Review: The secular nationalism of Urdu by Kavita Saraswathi Datla


UrdubookWithout a doubt Datla’s book is a tremendous historiographical effort toward setting the record straight on the Muslim contribution to India’s secular future, writes A Fazlur Rehman in The Hindu.

The possibility of Urdu being a secular language that could unite India’s diverse communities may come as a surprise to many because of the mistaken belief that it is a “Muslim language.” But an attempt to forge a “common secular future” for Indian citizens through Urdu was indeed made in the 19th century in the princely state of Hyderabad.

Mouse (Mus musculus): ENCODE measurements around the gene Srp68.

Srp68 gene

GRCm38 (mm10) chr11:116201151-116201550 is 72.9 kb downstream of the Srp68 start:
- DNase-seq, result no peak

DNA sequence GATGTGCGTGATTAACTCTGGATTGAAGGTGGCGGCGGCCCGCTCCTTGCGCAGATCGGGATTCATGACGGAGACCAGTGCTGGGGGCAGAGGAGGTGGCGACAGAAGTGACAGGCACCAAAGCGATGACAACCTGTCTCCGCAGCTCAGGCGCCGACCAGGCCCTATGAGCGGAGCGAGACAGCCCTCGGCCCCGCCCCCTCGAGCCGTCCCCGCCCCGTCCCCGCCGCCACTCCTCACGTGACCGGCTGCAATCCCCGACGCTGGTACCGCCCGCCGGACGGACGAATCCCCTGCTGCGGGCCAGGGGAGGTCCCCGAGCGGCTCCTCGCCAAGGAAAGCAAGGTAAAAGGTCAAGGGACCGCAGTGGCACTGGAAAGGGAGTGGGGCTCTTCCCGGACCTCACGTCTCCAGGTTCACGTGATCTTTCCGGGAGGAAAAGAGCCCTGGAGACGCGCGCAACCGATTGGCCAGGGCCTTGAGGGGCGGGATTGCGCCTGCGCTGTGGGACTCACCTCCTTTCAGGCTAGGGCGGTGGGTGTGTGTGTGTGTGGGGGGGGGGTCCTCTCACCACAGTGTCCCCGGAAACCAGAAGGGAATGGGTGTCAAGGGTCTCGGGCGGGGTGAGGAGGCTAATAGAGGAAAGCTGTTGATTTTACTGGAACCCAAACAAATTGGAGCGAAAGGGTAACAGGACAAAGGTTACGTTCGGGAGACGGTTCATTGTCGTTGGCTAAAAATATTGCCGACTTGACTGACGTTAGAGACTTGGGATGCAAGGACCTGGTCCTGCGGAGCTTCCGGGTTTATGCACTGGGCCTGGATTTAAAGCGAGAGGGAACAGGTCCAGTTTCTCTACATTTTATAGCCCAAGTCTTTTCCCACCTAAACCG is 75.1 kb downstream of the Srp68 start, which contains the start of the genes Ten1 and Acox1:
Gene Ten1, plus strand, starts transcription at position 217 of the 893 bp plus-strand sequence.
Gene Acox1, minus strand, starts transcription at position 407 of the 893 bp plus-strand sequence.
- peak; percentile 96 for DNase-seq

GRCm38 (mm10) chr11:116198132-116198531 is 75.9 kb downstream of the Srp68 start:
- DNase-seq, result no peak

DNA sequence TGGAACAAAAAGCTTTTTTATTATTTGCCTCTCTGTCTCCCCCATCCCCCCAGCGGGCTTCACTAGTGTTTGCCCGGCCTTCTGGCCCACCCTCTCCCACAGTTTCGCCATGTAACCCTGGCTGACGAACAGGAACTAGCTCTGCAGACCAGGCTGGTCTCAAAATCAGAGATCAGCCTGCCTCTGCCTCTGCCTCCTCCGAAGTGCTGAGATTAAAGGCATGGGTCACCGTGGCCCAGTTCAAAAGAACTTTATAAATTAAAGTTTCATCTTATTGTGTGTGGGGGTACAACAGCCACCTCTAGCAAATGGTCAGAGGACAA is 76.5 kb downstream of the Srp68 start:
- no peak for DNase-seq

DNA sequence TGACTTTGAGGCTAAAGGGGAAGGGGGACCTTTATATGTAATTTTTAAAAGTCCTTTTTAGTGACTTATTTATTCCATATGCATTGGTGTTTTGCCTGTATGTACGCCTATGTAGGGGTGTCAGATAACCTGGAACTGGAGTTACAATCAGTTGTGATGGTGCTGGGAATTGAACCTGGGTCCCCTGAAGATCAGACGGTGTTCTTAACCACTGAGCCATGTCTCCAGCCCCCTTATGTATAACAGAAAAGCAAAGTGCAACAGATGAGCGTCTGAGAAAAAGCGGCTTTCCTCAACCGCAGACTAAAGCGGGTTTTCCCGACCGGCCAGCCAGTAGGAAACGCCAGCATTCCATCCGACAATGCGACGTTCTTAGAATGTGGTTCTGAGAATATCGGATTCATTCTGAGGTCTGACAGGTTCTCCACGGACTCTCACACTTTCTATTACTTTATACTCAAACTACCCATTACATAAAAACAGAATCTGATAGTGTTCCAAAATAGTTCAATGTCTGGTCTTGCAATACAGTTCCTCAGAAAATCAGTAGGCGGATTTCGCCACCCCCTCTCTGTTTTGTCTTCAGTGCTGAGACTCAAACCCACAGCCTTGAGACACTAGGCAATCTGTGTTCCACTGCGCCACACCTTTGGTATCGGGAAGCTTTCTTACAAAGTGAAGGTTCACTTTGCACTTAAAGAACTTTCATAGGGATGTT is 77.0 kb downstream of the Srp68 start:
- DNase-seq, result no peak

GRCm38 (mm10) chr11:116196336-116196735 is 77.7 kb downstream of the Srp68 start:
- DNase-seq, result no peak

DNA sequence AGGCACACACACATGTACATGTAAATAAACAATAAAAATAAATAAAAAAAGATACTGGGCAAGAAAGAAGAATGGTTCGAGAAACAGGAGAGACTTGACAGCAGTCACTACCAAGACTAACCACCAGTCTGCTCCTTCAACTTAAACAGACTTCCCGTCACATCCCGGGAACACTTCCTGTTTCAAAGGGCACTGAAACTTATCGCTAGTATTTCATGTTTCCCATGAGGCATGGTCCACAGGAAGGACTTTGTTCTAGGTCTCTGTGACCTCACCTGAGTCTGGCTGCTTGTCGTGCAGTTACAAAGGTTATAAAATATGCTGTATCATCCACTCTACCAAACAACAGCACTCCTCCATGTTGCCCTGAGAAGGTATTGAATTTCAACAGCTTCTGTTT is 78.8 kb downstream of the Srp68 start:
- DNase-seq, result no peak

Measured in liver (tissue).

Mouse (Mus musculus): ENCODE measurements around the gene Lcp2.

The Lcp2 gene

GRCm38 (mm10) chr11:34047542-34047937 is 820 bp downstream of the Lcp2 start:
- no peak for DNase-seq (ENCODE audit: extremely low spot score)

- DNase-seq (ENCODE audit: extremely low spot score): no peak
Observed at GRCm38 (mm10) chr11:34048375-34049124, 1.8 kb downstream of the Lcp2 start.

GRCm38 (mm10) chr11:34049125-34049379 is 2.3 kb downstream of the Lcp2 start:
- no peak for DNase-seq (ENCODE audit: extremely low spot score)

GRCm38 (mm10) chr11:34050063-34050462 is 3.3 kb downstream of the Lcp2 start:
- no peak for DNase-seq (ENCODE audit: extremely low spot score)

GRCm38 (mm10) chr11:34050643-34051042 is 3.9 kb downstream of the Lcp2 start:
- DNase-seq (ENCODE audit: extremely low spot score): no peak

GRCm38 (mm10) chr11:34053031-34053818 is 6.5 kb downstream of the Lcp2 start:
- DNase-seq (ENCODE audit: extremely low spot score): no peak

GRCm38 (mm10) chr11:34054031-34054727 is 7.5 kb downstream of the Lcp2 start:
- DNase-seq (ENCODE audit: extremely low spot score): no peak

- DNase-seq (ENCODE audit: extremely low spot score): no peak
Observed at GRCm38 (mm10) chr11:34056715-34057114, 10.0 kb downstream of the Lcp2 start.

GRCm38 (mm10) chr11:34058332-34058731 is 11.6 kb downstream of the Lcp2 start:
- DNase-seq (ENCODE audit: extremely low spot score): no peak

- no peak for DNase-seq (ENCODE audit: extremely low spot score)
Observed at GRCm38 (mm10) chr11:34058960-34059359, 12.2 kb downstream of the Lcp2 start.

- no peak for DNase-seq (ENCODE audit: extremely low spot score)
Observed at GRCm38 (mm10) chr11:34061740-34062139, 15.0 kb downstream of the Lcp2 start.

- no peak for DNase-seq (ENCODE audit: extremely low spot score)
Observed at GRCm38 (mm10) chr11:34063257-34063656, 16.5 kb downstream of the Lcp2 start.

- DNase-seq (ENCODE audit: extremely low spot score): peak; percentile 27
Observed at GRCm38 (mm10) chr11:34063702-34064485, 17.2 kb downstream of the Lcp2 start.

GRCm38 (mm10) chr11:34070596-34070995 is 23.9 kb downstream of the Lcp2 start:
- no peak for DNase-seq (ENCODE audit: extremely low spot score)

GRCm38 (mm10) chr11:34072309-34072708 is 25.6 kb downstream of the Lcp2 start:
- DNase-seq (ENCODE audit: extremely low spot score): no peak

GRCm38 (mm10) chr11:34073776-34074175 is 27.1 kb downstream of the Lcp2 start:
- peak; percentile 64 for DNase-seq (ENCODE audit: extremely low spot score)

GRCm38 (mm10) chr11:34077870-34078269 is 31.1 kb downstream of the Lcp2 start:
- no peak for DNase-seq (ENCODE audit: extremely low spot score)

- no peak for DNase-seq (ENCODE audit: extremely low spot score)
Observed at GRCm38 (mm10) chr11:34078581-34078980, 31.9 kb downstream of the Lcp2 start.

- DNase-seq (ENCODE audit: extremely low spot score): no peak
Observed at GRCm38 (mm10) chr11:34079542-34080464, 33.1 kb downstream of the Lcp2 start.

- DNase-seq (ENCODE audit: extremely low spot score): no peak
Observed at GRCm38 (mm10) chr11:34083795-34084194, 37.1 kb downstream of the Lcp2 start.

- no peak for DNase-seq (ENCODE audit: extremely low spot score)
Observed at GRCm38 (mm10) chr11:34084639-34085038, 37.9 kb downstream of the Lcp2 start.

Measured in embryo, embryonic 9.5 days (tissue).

Kavita Saraswathi Datla’s brilliantly researchedThe Language of Secular Islam takes us through the twists and turns of this amazing venture which led to the establishment (in 1918) of India’s first vernacular (Urdu) institution of higher education, Osmania University, to challenge the imposition of English by the British. The desire was, says Datla, to create a systemised and uniform vernacular that would rival English as a language of business, science, and learned conversation and ultimately “democratise the effects of Western education.”

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